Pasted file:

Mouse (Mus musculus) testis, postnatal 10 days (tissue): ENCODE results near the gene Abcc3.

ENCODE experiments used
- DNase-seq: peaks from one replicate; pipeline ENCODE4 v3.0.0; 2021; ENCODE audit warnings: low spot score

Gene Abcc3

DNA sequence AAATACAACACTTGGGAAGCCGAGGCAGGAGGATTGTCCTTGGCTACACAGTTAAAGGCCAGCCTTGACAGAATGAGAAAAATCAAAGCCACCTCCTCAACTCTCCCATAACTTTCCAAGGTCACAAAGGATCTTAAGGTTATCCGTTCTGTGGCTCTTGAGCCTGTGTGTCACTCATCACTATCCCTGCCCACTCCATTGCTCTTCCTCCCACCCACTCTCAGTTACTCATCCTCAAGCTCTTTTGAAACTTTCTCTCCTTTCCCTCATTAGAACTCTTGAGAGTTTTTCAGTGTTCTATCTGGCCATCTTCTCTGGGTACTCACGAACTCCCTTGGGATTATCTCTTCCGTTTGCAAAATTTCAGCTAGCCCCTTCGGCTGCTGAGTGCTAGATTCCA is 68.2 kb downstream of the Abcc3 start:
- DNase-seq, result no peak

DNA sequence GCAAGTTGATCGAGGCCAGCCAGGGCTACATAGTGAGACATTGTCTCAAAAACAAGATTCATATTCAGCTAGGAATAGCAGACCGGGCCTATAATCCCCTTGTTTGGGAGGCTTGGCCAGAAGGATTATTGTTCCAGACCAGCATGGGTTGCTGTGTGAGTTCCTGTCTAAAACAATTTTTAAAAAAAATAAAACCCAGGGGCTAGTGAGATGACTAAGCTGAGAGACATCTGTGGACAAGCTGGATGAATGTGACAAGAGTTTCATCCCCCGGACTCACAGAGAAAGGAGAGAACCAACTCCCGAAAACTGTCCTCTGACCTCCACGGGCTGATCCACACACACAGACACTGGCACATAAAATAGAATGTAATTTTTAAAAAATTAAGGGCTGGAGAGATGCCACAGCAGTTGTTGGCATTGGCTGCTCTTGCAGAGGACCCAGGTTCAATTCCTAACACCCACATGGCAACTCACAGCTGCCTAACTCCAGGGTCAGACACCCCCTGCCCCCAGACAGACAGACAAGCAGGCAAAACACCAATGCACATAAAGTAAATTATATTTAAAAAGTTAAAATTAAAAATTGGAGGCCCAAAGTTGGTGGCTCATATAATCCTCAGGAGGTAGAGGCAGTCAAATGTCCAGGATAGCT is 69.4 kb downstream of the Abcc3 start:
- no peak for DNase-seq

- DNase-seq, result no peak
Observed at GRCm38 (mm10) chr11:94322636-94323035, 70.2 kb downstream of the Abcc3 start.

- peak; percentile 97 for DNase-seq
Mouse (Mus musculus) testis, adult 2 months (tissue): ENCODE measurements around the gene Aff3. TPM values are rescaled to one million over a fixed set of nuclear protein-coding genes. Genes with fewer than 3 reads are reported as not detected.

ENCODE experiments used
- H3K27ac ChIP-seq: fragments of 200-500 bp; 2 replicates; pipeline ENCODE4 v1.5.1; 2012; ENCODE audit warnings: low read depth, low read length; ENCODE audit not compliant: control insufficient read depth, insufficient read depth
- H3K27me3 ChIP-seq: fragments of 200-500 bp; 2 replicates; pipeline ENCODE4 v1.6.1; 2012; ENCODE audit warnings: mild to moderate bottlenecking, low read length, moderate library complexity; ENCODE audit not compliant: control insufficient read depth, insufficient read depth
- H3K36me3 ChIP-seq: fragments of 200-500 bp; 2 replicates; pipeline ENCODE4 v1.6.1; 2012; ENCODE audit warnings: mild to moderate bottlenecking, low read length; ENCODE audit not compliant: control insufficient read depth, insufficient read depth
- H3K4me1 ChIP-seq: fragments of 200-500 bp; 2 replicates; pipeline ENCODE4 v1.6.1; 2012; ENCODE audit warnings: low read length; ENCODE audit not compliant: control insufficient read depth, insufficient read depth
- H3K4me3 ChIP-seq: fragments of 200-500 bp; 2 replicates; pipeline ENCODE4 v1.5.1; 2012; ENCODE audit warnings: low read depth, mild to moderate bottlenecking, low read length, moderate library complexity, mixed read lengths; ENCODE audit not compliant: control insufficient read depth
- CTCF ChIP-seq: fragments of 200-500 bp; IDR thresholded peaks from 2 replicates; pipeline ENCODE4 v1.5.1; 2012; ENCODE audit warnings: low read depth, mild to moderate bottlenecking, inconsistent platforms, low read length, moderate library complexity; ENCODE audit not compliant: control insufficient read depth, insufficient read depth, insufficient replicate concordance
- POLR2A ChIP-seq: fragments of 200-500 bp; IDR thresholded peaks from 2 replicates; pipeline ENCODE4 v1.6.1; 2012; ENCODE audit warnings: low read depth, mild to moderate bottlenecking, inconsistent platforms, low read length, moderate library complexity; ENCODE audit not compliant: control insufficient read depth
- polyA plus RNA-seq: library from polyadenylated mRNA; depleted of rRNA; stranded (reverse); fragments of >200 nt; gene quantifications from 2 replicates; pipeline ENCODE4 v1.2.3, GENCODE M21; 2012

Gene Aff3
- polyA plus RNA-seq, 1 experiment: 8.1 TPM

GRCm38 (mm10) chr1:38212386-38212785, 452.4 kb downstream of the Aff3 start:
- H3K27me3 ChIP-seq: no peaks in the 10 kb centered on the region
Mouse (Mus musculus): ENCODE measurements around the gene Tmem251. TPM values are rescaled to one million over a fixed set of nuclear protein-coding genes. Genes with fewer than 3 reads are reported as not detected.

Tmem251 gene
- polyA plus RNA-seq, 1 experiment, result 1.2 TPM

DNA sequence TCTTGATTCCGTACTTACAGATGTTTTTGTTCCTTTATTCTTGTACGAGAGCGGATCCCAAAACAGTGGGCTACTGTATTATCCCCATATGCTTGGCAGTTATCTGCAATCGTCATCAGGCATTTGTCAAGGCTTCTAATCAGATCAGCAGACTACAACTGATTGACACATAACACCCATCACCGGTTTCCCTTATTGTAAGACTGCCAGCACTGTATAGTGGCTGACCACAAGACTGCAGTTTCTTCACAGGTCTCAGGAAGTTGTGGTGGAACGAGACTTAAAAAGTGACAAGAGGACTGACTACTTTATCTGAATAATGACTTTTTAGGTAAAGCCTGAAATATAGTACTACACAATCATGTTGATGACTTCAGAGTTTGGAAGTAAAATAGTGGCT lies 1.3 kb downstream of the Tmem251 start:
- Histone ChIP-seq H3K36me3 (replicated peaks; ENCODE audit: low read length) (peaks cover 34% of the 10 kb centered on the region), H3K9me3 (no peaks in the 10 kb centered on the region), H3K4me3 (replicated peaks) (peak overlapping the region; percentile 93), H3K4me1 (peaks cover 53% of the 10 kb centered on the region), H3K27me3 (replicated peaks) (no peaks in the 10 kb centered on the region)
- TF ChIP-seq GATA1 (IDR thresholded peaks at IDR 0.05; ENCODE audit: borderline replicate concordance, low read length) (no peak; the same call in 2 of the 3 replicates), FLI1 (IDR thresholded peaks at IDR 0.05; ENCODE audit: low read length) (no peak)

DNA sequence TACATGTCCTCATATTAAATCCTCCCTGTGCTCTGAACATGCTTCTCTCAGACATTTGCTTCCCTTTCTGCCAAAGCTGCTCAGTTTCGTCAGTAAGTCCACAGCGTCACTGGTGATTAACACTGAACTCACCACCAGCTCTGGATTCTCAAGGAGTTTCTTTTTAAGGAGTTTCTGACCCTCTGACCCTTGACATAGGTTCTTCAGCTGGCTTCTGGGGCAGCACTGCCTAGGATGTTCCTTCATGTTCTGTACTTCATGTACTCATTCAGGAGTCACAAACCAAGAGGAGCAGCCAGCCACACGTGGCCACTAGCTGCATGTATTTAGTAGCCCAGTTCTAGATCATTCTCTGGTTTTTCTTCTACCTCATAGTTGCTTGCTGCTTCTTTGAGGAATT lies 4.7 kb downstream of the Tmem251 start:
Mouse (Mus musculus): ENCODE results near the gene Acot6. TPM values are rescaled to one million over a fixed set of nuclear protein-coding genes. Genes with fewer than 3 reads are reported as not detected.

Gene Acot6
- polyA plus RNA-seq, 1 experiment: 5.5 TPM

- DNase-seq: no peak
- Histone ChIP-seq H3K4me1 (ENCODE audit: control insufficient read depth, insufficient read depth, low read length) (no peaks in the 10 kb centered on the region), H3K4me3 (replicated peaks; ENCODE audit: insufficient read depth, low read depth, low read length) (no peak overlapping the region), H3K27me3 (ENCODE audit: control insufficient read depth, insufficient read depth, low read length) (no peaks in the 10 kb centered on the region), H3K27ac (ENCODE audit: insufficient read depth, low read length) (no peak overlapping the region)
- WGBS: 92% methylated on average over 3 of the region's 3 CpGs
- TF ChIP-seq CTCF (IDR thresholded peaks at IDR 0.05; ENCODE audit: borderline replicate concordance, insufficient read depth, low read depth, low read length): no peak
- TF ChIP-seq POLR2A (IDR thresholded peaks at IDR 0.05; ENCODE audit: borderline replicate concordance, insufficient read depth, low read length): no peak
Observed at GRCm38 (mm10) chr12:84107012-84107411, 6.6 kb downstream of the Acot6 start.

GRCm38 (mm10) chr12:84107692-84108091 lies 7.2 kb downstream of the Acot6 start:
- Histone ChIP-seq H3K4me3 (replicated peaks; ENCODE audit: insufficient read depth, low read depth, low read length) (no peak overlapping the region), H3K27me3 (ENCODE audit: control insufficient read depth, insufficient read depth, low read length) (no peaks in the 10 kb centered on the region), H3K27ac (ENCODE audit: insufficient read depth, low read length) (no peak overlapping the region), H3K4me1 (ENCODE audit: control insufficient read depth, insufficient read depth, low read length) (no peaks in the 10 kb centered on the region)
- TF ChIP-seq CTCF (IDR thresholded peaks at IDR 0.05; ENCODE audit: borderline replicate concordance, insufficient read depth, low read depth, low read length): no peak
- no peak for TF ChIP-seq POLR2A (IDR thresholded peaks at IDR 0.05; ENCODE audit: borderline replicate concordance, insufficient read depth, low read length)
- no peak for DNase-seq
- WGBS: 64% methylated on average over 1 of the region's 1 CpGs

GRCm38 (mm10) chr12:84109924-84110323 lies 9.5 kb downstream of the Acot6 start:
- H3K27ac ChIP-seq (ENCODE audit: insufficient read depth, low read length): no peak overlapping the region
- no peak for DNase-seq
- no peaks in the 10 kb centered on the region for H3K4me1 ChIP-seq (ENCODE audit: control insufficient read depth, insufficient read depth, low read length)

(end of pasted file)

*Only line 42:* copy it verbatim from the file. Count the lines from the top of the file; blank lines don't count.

GRCm38 (mm10) chr12:84107692-84108091 lies 7.2 kb downstream of the Acot6 start: